1. In Colorado, yes.

      2. Exactly. A random citizen can’t any any worse than one that worries about Guam tipping over.

        Then the problem wouldn’t be the representatives but the staff. If we slap fresh meat in every term, how do we stop the bureaucrats from gaining even more power?

    2. We have to take money and power completely out of politics.

      Then you would have to remove the taxing and spending power from the government entirely. The government’s ability to seize and distribute wealth is the reason government attracts “teh EBIL” lobbyists and other modern-day courtiers.

  29. 10,000 is more realistic for the insured who can’t replace their policy at a lower/equal price.

    Ooh, is that supposed to make me feel special?

    1. I found that to be an obnoxious political statement. It’s a parade, why do you assume we want to see you get married? I’d have the same attitude towards a hetero couple.

      1. There are a number of things about this that are obnoxious. Including the fact that it took place on the “AIDS Healthcare Foundation” float. Nothing opens hearts and minds like associating gay marriage with AIDS!

        1. Don’t worry, in a couple years the Kultur War will move on and we’ll be arguing over the merits of the bestiality float.

          1. As long as it isn’t with cats. GROSS!

            1. Have you ever tried giving a cat a bath? Raping them isn’t gonna happen.

            2. Sure it will be. And the spokesman for the float will be Claude Balls.

              1. LMFAO….

        2. Well, they nixed the heroin addict float.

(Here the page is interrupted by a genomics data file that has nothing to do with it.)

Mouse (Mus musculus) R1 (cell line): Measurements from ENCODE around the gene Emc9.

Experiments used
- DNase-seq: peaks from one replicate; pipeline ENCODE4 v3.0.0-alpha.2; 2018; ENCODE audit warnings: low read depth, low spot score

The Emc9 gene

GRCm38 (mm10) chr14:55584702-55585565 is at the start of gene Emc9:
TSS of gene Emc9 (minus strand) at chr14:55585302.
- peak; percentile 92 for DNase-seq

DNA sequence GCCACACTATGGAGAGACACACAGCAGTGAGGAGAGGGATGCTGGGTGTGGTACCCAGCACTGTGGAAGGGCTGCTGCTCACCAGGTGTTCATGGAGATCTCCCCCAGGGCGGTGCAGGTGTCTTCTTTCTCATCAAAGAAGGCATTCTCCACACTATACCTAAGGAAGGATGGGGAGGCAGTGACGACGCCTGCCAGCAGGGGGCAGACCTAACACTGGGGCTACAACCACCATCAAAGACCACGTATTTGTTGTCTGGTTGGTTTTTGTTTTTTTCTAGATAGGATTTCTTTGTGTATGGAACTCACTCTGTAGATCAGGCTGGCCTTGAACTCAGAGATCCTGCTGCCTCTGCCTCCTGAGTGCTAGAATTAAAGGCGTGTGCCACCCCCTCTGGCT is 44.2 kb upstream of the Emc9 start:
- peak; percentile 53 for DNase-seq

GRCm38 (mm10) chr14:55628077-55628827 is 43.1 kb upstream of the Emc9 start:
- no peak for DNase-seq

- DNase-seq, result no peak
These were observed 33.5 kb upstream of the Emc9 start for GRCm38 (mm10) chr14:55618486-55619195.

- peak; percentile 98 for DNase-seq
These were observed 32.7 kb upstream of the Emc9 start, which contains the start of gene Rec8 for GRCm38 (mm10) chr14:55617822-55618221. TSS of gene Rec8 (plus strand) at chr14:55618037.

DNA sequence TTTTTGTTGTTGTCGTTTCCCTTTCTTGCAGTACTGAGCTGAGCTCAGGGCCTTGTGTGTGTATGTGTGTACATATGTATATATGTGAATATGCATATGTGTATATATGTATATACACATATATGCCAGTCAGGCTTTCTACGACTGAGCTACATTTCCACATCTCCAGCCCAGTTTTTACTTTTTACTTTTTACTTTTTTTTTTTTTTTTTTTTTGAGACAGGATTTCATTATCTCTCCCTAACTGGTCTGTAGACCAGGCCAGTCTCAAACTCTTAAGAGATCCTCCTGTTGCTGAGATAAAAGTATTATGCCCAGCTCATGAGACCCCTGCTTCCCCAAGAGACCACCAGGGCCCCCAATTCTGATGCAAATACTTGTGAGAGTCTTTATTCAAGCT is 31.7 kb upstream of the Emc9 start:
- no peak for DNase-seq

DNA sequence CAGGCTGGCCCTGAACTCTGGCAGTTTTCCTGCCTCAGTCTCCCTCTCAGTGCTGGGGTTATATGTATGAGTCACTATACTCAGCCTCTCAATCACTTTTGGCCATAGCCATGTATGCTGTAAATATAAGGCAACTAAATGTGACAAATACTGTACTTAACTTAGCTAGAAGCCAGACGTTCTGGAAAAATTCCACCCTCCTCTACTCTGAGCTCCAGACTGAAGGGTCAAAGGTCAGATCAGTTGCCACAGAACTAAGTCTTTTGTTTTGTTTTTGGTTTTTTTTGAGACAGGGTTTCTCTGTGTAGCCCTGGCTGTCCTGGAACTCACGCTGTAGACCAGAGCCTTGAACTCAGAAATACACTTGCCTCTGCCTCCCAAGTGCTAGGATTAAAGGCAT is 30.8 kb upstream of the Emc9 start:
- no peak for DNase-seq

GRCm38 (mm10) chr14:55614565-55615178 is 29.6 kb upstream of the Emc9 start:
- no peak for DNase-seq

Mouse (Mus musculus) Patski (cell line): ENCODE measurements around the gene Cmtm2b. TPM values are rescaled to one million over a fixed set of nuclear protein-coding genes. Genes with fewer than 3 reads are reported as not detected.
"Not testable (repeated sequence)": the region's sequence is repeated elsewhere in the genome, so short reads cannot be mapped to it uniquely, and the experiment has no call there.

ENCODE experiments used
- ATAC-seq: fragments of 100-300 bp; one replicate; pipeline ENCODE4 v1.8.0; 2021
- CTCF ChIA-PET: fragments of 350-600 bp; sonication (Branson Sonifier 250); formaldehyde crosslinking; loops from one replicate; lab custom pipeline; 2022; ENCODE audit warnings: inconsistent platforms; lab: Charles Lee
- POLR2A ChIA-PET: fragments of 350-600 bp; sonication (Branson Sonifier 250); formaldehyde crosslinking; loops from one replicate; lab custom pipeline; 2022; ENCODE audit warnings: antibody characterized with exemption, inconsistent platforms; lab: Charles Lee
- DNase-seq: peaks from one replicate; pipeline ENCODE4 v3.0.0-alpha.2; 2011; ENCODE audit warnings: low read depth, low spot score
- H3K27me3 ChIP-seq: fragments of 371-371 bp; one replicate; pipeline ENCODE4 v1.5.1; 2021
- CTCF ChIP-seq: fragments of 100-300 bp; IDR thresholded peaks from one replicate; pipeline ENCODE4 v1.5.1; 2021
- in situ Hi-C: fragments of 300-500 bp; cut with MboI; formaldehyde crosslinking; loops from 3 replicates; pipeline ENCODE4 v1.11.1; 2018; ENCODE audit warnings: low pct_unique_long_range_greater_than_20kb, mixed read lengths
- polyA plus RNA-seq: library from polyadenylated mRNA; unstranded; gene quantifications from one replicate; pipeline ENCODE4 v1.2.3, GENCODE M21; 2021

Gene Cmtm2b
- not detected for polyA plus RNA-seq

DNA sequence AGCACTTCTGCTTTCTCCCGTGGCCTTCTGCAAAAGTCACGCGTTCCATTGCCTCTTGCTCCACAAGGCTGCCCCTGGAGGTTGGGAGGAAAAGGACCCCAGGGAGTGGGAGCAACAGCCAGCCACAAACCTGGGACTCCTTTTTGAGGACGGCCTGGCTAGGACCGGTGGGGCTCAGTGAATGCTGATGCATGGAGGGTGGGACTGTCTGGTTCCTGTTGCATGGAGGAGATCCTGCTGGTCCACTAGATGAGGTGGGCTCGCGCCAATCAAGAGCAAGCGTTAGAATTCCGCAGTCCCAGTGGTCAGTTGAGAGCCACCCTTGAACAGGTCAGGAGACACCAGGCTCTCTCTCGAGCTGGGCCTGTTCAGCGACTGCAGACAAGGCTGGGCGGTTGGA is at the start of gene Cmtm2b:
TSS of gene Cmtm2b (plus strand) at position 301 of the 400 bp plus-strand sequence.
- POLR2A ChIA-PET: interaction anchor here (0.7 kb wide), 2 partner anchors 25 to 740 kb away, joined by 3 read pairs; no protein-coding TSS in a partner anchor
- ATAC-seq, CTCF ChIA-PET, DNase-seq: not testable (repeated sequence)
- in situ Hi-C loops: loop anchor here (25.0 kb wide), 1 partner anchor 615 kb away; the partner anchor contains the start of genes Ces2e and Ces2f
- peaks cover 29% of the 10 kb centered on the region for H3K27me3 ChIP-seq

30. 4 year old killed by her 2 year old lover, no arrests.

    (From the LA Times)

    http://www.lat.ms/1dz4rXv

    PS – they’re tigers in a zoo.

    1. So Hinkle really was swinging a dead cat. Kinda barbaric and specist but whatever.

    2. Were they gay lovers?

      1. Lesbians. They both liked pussy.

          1. I’m not clicking that.

  31. I believe that a lottery for “public service” would yield much better result because the people who seek such positions tend to be the scum of the earth, and a random sample would be much better than what we have now.

    I agree.

    If nothing else, the government could capture some of the money currently spent on political campaigns by auctioning the spots in the lottery.

    1. I think Mencken suggested something like this – picking legislators like jurors.

  32. To offer New Year’s cheer those who do not live in the Peoples Republic of California, we have this:
    “More than 800 new laws added in California”
    Yep, no moss grows under the feet of the solidly D CA legislature; no issue is so trivial that the government shouldn’t have a say in it! And, of course, the Chron sees this as a sign of ‘progress’.
    I’m sure if the various pronouncements were carefully examined (hey, we don’t have the hag Pelosi here to help!), you really do need permission to go pee.
    http://www.sfgate.com/news/art…..105637.php

    1. Look at that army of protesters. That’s front page material!

      1. Hey! Full-color protest signs mean P-1!
        Hand-scrawled ones make the local section and the TV news; see the story about the corpse being ventilated as it de-composes.

    2. Gun control: Eleven new gun-control laws were signed into law in 2013, including a ban on the manufacturing or sale of large-capacity magazine conversion kits. Possession of large-capacity magazines will be banned under that law beginning July 1.

      Oh yeah, that’s really going to be effectively enforced.

      1. Considering that you can get a 30rd AR-15 mag for $10 in OR, AZ, and NV, there is no chance that this will reduce the number in CA. I know I’m not turning mine in.

  33. “I just love when he talks about his family, because he’s so good and he always gives credit,” said Linda Brandel, 67, of Windsor Terrace, Brooklyn, a volunteer in de Blasio’s campaign. She wore a necklace she made with tokens that had head shots of each de?Blasio family member pasted on.

    Puke.

    1. Progressives are disgusting. Stuff like this makes you see that it really is nothing but a philosophy built on hero worship and bizarre daddy issues.

    2. “We will require big developers to build more affordable housing. We’ll fight to stem the tide of hospital closures,” de Blasio said.

      Nothing says “change” like doubling down on the same policies that did nothing to address your central platform position the last eleventy times.